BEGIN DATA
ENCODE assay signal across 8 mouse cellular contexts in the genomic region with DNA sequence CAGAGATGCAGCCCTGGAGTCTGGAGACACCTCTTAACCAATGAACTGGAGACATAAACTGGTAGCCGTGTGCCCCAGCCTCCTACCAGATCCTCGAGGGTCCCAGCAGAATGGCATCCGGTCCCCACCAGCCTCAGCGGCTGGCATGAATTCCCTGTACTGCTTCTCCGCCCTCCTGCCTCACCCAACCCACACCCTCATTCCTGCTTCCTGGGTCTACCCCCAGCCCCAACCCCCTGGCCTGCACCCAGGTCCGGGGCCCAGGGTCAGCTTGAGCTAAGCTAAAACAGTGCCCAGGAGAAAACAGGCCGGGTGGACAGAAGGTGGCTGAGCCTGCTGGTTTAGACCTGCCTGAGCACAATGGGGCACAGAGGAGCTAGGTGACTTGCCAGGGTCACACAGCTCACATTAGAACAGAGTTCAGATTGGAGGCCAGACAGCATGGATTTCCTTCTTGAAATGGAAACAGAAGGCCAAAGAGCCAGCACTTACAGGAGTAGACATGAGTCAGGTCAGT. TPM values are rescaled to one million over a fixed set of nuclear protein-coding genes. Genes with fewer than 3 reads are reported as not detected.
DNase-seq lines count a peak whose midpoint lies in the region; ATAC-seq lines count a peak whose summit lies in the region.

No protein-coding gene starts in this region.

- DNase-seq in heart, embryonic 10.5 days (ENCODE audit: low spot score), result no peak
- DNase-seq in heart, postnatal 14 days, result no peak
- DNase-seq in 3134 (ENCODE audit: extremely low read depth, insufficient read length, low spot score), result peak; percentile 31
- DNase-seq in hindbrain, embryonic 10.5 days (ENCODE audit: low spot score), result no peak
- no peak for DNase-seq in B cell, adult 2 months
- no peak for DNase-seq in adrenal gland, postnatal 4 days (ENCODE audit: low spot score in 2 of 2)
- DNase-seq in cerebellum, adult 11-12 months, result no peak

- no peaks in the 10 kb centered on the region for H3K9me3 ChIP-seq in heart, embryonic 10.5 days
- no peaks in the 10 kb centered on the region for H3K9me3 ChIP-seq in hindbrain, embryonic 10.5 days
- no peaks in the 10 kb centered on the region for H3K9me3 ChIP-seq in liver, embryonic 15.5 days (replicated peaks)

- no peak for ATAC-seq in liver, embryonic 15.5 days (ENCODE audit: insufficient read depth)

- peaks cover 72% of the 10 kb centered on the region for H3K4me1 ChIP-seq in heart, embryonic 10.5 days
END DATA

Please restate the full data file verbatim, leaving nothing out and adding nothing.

ENCODE assay signal across 8 mouse cellular contexts in the genomic region with DNA sequence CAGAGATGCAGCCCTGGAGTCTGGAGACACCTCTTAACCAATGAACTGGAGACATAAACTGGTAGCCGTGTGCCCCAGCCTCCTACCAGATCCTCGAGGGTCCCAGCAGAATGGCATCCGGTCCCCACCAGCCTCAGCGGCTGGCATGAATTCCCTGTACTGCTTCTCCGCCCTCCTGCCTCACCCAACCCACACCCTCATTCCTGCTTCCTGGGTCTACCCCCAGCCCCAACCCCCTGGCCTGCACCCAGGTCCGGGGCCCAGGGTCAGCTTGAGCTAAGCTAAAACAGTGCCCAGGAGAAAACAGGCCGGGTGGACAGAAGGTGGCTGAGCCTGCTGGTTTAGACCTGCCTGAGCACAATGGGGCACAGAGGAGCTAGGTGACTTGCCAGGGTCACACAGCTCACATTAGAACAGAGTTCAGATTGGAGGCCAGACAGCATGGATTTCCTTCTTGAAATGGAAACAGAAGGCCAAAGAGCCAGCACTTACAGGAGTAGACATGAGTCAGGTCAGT. TPM values are rescaled to one million over a fixed set of nuclear protein-coding genes. Genes with fewer than 3 reads are reported as not detected.
DNase-seq lines count a peak whose midpoint lies in the region; ATAC-seq lines count a peak whose summit lies in the region.

No protein-coding gene starts in this region.

- DNase-seq in heart, embryonic 10.5 days (ENCODE audit: low spot score), result no peak
- DNase-seq in heart, postnatal 14 days, result no peak
- DNase-seq in 3134 (ENCODE audit: extremely low read depth, insufficient read length, low spot score), result peak; percentile 31
- DNase-seq in hindbrain, embryonic 10.5 days (ENCODE audit: low spot score), result no peak
- no peak for DNase-seq in B cell, adult 2 months
- no peak for DNase-seq in adrenal gland, postnatal 4 days (ENCODE audit: low spot score in 2 of 2)
- DNase-seq in cerebellum, adult 11-12 months, result no peak

- no peaks in the 10 kb centered on the region for H3K9me3 ChIP-seq in heart, embryonic 10.5 days
- no peaks in the 10 kb centered on the region for H3K9me3 ChIP-seq in hindbrain, embryonic 10.5 days
- no peaks in the 10 kb centered on the region for H3K9me3 ChIP-seq in liver, embryonic 15.5 days (replicated peaks)

- no peak for ATAC-seq in liver, embryonic 15.5 days (ENCODE audit: insufficient read depth)

- peaks cover 72% of the 10 kb centered on the region for H3K4me1 ChIP-seq in heart, embryonic 10.5 days